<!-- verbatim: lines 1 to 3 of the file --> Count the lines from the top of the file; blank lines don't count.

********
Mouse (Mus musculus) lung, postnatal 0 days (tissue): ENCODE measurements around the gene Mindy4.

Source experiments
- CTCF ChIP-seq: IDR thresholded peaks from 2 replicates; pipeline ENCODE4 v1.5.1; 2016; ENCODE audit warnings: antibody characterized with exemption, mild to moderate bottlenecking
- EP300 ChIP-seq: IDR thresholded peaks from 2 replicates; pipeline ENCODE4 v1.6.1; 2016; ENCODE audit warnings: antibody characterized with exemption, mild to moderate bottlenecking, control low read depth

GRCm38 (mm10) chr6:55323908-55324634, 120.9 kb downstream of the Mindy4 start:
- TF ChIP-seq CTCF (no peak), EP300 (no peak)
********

Mouse (Mus musculus) lung, postnatal 0 days (tissue): ENCODE measurements around the gene Mindy4.

Source experiments
- CTCF ChIP-seq: IDR thresholded peaks from 2 replicates; pipeline ENCODE4 v1.5.1; 2016; ENCODE audit warnings: antibody characterized with exemption, mild to moderate bottlenecking